In many ways, we grew up together. I didn’t realize it at the time (probably because of all that authority I was trying to project), but I was so young. I wasn’t that far removed from the experiences you were having. The struggle you were waging for independence. How deeply and dramatically you felt things. The stresses that weighed you down (which you now likely look back on and chuckle at how heavy you thought they were). If I’m being honest, part of me was probably still stuck in that phase while I was teaching you. Looking back, it was an honor to be part of some of your most profoundly formative years, when you were just beginning to figure out who you were. I value that I might have played a role, but also that your journeys helped me to continue on my own path of self-becoming.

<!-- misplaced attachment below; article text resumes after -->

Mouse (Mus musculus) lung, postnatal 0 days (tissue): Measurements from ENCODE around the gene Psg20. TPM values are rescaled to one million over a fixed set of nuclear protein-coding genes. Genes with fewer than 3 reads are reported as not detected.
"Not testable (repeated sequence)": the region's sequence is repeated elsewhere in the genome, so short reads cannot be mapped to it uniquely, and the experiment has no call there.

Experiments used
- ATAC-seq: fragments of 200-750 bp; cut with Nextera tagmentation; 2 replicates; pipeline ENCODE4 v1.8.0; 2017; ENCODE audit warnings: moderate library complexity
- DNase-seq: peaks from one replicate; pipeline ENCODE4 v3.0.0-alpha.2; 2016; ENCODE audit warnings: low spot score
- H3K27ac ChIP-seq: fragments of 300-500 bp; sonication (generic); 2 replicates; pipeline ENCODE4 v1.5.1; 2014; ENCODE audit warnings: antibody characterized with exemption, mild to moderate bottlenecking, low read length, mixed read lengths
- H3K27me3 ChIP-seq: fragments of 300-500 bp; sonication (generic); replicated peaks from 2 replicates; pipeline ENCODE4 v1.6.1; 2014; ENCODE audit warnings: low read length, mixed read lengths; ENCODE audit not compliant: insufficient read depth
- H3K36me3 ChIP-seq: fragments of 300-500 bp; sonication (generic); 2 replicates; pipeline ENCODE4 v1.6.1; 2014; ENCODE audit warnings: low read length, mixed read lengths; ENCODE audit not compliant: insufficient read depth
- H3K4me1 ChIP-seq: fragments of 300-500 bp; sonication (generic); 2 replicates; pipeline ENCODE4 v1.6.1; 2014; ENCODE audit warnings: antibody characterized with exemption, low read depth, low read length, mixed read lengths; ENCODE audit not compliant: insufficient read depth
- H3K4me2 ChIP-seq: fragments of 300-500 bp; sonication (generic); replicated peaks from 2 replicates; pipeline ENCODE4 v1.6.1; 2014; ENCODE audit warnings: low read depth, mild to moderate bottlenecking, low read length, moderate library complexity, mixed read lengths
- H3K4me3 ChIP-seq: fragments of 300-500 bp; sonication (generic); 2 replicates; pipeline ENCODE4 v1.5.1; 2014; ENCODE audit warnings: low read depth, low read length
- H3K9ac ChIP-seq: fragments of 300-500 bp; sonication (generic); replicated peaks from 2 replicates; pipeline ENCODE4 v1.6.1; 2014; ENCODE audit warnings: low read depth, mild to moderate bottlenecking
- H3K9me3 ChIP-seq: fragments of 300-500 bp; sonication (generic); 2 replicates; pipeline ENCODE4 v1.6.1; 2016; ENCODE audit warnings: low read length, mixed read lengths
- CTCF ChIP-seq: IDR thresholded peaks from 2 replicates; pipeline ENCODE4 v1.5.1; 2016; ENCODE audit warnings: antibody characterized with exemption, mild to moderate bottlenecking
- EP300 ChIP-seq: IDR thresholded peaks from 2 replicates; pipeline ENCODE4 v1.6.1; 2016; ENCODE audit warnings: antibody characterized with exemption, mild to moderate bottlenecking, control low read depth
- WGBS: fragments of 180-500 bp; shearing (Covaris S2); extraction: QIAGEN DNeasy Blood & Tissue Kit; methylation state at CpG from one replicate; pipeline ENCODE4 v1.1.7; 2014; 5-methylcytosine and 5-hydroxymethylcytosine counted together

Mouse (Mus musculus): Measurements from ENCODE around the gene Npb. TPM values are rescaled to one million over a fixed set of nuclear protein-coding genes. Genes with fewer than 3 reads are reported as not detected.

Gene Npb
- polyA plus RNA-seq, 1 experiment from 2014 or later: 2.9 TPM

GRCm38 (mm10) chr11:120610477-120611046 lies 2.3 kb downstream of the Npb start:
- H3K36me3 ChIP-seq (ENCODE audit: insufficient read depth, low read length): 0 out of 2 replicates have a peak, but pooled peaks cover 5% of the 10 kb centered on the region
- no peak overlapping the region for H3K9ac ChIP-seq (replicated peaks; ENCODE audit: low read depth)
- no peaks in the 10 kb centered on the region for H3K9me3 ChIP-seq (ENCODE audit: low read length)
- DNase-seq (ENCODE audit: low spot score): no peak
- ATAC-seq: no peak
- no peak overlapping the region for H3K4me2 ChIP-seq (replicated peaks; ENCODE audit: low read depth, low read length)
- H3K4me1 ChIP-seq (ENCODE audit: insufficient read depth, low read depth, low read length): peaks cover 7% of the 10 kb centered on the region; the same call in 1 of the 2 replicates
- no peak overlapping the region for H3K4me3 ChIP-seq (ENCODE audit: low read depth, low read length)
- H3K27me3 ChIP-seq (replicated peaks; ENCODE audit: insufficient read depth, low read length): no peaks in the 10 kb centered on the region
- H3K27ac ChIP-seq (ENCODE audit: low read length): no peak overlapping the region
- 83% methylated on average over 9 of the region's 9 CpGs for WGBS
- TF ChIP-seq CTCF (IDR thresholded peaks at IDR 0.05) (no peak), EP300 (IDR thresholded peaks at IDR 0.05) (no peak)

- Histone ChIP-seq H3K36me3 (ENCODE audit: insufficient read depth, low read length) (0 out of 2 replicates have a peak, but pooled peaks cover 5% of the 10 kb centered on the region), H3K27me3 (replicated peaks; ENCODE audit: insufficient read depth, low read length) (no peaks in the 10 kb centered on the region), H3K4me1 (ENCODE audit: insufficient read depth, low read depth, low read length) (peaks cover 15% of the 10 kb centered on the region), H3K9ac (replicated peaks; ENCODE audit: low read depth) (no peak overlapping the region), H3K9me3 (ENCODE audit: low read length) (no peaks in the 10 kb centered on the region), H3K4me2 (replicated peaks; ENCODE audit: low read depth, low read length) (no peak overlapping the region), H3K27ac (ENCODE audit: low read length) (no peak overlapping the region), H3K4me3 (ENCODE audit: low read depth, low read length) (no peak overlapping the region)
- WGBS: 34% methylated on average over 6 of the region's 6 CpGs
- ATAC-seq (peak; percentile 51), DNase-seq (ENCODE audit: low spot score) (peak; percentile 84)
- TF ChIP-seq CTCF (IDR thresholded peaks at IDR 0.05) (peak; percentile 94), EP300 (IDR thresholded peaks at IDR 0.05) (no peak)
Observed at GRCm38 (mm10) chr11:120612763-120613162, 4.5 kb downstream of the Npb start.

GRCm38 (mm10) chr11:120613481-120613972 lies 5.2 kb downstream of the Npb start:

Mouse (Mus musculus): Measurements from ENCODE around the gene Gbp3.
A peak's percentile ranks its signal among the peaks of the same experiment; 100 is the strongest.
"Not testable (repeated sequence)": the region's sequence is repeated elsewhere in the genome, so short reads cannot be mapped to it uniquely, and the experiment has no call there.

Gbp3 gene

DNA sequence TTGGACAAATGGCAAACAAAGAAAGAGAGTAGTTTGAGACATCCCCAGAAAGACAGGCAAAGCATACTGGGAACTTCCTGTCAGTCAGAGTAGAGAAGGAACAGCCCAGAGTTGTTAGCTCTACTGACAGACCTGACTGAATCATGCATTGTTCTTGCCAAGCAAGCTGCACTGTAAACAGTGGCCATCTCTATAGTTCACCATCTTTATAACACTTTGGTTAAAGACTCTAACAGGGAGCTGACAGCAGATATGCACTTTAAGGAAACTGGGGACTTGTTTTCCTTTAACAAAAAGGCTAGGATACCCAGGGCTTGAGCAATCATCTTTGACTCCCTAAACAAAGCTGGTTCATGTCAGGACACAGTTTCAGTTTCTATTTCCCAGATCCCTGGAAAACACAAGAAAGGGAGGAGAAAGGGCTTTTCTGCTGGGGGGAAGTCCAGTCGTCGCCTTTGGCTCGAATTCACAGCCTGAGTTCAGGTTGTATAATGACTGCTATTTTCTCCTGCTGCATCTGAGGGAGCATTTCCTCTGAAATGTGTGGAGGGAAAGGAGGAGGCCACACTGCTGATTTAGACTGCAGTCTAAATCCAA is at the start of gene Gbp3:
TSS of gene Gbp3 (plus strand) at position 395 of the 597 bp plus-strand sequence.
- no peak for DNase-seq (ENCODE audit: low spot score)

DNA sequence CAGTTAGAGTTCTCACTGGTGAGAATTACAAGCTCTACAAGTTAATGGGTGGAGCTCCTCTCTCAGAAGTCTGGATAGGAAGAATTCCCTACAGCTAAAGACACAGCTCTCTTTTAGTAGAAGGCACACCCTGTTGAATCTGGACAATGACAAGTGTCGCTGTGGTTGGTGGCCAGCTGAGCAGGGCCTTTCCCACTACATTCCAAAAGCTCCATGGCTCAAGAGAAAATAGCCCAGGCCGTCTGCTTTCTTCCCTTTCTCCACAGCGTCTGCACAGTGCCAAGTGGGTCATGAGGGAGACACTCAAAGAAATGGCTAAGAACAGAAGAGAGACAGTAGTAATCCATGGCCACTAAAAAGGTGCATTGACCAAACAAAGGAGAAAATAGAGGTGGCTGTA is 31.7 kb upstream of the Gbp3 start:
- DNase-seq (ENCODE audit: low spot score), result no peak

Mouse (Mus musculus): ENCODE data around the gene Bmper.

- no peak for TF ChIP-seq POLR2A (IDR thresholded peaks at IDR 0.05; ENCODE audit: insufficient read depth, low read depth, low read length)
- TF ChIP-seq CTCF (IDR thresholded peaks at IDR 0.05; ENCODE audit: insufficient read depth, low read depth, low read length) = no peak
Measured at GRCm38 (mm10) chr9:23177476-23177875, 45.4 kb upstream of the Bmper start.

I have gleaned so much from our short time together, and I am still being nourished by those lessons fifteen years later. Thanks to you, I know more than I would have had we not shared a point in time. Things I have learned from you: Potato bagels are delicious, and Wednesday is the best day to eat one. • Britney Spears is actually singing “You’re toxic, I’m slipping under,” not “Your toxic tongue slipping under” (leave it to Catholic school girls to correct their teacher’s rather scandalous misinterpretation of a song lyric). • You can coax people into doing just about anything if you promise them food. • There is such a thing as a pre-engagement party (which is when your 13-year-old students find out your boyfriend lavaliered you in college and decide pre-engagement anniversaries are worthy of celebrations). • A note of sincere thanks means more than even the most expensive gift. • Putting a lot of time and attention into something is important, but if you miss the mark with your audience, that’s still on you. Do better next time. • “Geese as gorgeous as airplanes” may be the greatest simile ever written in the English language. • Laughter aids learning. • An upset teenager usually doesn’t need you to make it better; she just needs you to listen. • Integrity is often born out of a giant f*ck up. • Never look at a new student list and assume you can predict whether this will be a “good” or a “bad” class. • Keep good records in case of a dispute. Like over the injustice of why someone got an A- instead of an A. • You don’t need to have all the answers to be an effective teacher, you just have to be honest about what you do know. Bullsh*t is easy to smell. • I will never know what Toby’s affiliation to the Penguin Protection Program was, and I have to be okay with that (and so does everyone reading this who has no idea what I’m talking about). • Strength isn’t measured on a sliding scale according to age. Young people can endure, survive, and thrive in spite of some pretty terrible things. • Never underestimate how much greater your impact can be if the other person simply feels seen by you.